con  who  becomes  quite  a 
chef  while  in  the  slammer. 
He  seemed  to  really  enjoy 
the  change  in  the  type  of 
role,  especially  since  he 
almost  always  plays  the  bad 
guy  in  movies.  He  has  a 
real  sense  of  humor,  and  I 
think  that  it  should  be 
played  more  to  his 
advantage,  because  he 
really  is  quite  good. 

SEA  OTTERS  • • • 

Thursday, Nov.  14 or  Friday, Nov.  15  7-9pm  A 
$15  ($10  Aquarium  Members) 

Sea  otters  are  playful,  energetic  creatures  equally  at  home  on  land  and  in  water. 
Participants  will  gain  general  information  about  these  animals  through  a slide  presentation 
and  a bchittd-lhc-sccnes  tour  of  the  oiler  habitat  in  Shedd  Aquarium’s  Oceanarium. 

Thursday,  Nov.  21  or  Friday,  Nov.  22  7-9  pm 
$15  ($10  Aquariums  members) 

Marine  mammal  staff  at  Shedd  Aquarium  introduce  participants  to  the  characteristics 
and  behaviors  of  seals.  Lcam  how  these  lithe.agilcpredaiors  survive  in  their  marine  habitats 
and  how  they  differ  from  their  cousin  the  sea  lion.  Participants  will  spend  time  observing 
the  harbor  seals  that  occupy  the  seal  bight  in  Shedd  Aquarium's  Oceanarium. 

Special  Exhibit  through  December  31 
Free  with  Aquarium/Oceannrium  Admission 

"Spiritsof  the  Wilderness,”  a collection  of  historic  art  and  artifacts  created  by  cultures 
native  to  the  Pacific  Northwest  coast,  is  the  first  exhibit  to  be  featured  in  the  Special  Exhibit 
Gallery  at  Shedd  Aquanum.  More  than  90  objects  ranging  from  ceremonial  masks  to 
decorative  feast  bowls  are  displayed.  Each  piece  incorporates  an  aquatic  motif,  including 
animals  such  as  seals,  whales,  salmon,  frogs  and  river  otters.  “Spirits  in  the  Wilderness” 
examines  the  connection  between  peoples  of  the  coastal  Pacific  Northwest  and  their 


Daily  Activity 

11  am  and  2 pm  Weekdays 

11  am,  2 pm,  and  3 pm  Weekends 

Free  with  Regular  Aquarium  Admission 

The  intricate  beauty  of  a Caribbean  coral  reef  is  re-crcaicd  in  a 90,(X)0  gallon  exhibit 
which  occupies  Shedd  Aquarium'sccniral  rotunda  and  contains  approximately  300  tropical 
fish.  Visitors  can  witness  feedings  when  aShedd  Aquarium  diver  plunges  into  the  water  and 
hand-feeds  exotic  coral  reef  animals.  The  diver  speaks  to  spectators  through  a mask 
microphone  describing  the  behaviors  of  sea  turtles,  eels  and  numerous  other  species  of  fish 
inhabiting  the  reef. 

Open  daily  9 am  - 6 pm 

The  magnificent  new  marine  mammal  pavilion  at  Shedd  Aquarium  brings  the  ocean  to 
Chicago.  The  Oceanarium  features  beluga  whales.  Pacific  white-sided  dolphins,  Alaskan 
sea  ouers,  and  harbor  seals  in  a dramatic  rc-crcaiion  of  a Pacific  Northwest  coastal 
environment  In  a separate  exhibit  area,  a colony  of  penguins  inhabits  a naturalistic 
Falklands  Islands  environment 

Toavoid  long  lines  and  the  disappoinimcntofsold-oul  tickets,  visitors  are  advised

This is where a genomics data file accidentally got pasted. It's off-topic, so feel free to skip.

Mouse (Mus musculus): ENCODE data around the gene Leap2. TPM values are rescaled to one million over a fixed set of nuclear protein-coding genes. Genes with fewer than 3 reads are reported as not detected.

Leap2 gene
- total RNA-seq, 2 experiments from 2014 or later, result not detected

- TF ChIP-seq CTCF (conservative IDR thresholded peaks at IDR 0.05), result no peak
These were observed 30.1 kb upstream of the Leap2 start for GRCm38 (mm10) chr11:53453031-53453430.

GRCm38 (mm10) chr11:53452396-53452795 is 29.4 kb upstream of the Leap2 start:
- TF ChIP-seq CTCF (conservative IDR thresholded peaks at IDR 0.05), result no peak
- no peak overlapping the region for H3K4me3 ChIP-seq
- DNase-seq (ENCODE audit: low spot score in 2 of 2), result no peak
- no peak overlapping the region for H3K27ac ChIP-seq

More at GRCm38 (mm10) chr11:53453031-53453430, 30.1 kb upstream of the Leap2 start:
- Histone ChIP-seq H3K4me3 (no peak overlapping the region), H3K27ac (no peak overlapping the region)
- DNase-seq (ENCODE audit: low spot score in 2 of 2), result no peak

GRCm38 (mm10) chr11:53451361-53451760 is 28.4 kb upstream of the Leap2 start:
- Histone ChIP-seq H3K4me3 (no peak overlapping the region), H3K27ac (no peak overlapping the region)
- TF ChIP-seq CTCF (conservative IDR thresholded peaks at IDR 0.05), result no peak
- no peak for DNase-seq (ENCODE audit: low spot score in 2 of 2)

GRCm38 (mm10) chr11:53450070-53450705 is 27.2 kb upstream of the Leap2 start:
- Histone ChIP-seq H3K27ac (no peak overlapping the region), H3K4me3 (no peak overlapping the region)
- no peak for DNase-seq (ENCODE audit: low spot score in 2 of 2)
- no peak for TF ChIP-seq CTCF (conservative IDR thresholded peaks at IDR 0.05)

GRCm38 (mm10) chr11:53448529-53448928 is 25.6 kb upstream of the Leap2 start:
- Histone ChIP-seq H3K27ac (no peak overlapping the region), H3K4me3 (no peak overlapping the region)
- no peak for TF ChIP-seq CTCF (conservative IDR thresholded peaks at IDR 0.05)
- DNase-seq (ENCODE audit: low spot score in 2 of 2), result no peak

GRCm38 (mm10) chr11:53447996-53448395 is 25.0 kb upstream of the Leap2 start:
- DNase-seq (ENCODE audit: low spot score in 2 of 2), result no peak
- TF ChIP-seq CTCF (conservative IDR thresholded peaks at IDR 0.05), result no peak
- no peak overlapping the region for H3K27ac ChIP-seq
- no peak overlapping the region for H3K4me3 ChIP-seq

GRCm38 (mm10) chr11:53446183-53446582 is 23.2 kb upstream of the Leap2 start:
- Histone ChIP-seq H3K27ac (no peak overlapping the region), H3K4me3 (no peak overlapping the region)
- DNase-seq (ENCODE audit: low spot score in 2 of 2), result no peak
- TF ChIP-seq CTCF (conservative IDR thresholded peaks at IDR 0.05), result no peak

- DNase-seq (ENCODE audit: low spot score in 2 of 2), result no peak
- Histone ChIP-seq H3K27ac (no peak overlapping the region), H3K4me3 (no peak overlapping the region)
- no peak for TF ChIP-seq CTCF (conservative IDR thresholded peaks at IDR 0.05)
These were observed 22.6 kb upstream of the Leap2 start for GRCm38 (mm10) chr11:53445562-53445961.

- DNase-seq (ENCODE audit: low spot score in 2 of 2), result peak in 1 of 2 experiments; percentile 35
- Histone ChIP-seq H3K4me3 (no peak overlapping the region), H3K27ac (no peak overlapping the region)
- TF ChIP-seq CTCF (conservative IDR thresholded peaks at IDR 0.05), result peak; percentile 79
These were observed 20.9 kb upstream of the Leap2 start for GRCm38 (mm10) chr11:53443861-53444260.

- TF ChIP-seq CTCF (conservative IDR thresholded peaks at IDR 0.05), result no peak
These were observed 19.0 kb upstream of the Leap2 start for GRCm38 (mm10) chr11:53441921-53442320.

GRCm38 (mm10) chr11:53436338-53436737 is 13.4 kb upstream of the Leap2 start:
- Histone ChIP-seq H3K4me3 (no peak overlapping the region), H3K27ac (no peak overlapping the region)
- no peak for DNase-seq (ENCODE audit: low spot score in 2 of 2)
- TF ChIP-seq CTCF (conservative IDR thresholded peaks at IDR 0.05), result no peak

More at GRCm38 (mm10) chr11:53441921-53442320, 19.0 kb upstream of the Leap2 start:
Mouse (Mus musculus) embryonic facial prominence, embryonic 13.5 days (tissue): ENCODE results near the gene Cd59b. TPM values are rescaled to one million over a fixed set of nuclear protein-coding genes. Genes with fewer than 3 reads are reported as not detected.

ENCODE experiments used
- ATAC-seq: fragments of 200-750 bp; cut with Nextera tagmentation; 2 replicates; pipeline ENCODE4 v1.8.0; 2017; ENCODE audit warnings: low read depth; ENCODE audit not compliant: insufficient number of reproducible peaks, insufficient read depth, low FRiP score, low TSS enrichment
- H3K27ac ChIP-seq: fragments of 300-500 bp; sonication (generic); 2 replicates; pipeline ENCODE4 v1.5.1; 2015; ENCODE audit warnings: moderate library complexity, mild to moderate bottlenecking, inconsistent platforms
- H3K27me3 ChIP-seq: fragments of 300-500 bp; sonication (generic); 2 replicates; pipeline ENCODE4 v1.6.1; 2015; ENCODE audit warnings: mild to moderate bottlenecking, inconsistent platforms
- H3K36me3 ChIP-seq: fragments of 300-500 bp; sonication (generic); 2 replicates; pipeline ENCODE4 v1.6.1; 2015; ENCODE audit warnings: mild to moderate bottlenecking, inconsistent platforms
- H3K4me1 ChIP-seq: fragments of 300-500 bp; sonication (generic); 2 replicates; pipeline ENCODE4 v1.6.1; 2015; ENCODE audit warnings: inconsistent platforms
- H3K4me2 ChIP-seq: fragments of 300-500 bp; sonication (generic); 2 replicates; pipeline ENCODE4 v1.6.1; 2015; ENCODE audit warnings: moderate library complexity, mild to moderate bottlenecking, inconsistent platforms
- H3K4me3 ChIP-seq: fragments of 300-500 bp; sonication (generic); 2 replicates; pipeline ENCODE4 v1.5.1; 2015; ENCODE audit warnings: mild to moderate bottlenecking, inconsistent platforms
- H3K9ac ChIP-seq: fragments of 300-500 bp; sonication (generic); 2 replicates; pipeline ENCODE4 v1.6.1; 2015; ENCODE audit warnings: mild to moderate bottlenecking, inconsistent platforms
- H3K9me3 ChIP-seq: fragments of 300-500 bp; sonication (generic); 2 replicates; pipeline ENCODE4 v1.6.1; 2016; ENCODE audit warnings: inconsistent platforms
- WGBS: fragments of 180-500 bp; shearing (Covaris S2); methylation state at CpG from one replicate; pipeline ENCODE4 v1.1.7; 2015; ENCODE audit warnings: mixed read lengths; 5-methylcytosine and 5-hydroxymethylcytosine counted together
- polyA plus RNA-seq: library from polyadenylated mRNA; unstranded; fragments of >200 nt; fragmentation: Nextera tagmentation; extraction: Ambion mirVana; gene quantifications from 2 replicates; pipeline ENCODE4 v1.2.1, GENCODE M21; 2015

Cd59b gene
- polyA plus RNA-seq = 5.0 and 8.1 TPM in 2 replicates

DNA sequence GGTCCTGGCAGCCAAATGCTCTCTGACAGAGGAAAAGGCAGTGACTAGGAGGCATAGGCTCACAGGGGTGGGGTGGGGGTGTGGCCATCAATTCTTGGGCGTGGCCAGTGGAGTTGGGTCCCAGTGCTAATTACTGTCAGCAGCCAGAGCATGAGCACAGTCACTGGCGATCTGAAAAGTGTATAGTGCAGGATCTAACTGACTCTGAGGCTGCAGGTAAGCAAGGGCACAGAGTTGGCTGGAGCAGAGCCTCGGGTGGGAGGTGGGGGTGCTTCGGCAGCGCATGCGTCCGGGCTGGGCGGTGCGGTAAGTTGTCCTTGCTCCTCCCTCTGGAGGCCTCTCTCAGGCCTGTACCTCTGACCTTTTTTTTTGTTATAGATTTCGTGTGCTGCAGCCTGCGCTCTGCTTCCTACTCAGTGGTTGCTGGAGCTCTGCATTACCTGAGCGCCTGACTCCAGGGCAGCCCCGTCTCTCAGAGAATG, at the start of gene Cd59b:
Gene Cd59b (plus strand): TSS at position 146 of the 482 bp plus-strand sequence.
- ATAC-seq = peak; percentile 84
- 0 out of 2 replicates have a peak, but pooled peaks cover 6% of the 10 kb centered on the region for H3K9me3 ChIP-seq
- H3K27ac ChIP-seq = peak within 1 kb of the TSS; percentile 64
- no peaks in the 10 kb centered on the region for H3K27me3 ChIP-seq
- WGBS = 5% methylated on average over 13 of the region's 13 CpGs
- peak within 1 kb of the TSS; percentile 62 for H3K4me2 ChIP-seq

to  purchase  ihcii  tickets  in  advance  through  Tickeimasier  centers  or  Charge-By-Phone  at 
(312)  559-0200.  Tickcisare  limed  to  allow  visitor  entry  at  15  minute  intervals.  The  time 
primed  on  the  ticket  is  the  lime  the  ticket  holder  will  be  allowed  to  enter  the  Oceanarium. 
Once  inside  the  new  facility,  visitors  can  watch  one  of  five  daily  animal  behavioral 
presentations.  The  ptcseniaiions  take  place  at  10:30  am,  12  noon,  1 :30  pm.  3 pm  and  4:30 


Top  10  Albums 

1.  Guns  N’ Roses -Use  Your  Illusion  n 

2.  Guns  N’ Roses  - Use  Your  Illusion  I 

3.  Ganh  Brooks  • Ropin’ the  Wind 

4.  Mariah  Carey  - Emotions 

5.  Meiallica  • Metallica 

6.  Bryan  Adams  - Waking  up  the  Neighbors 

7.  Natalie  Cole  - Unforgettable 

8.  The  Committments  - Soundtrack 

9.  Bonnie  Rain  - Luck  of  the  Draw 

10.  Boyz  11  Men  - Coolcyhighharmony 

Top  10  U.S.  Singles 

1.  Mariah  Carey  - ‘'Emotions" 

2.  Extreme  - "Hole  Hearted” 

3.  Karyn  White  - “Romantic” 

4.  Color  Me  Badd  • “I  Adore  Mi  Amore” 

5.  Natural  Selection  Featuring  Niki  Haris  - “Do  Anything" 

6.  Bryan  Adams  - “Can’t  Stop  This  Thing  We  Started" 

7.  Martika  - “Love...Thy  Will  Be  Done” 

8.  Bonnie  Railt  • "Something  to  Talk  About” 

9.  Jesus  Jones -“Real,  Real,  Real” 

10.  Marky  Mark  and  the  Funky  Bunch  - "Good  Vibrations" 

Top  10  College  Albums 

1 . Nirvana  - Nevermind 

2.  Robyn  Hitchcock  and  the  Egyptians  - Perspex  Island 

3.  Billy  Bragg  • Don't  Try  This  at  Home 

4.  Red  Hot  Chili  Peppers- Blood  Sugar  Sex  Magik 

5.  Big  Audio  Dynamite  II  - The  Globe 

6.  Smithereens  - Blow-Up 

7.  Psychadelic  Furs  - World  Outside 

8.  House  Of  Freaks -Cakewalk 

9.  Golden  Palomoinos  - Drunk  with  Passion 

10.  Transvision  Vamp  - Little  Magnets 


Top  10  Campus  Bestsellers 

1.  Four  Pasi  Midnight  by  Stephen  King  (Signcl 

Late-night  hours  filled  with  horror  and  terror. 

2.  Scientific  Progress  Goes  “Boink,"  by  Bill 

(Andrews  & McMeel,  $7.95)  Latest  Calvin 
& Hobbes  cartoons. 

3.  Seven  Habits  of  Highly  Effective  People,  by 
Steven  R.  Covey. 

(Fireside,  S9.95)  Guide  to  pcrsonll 

4.  The  Burden  ofProof,  by  Scott  Turow. 

(Warner,  $5.95) 

A lawyer  dies  to  solve  the  mystery  of  his  wife’s  death. 

5.  You  Just  Don’t  Understand,  by  Deborah  Tannen.  (Ballentine,  $10.00)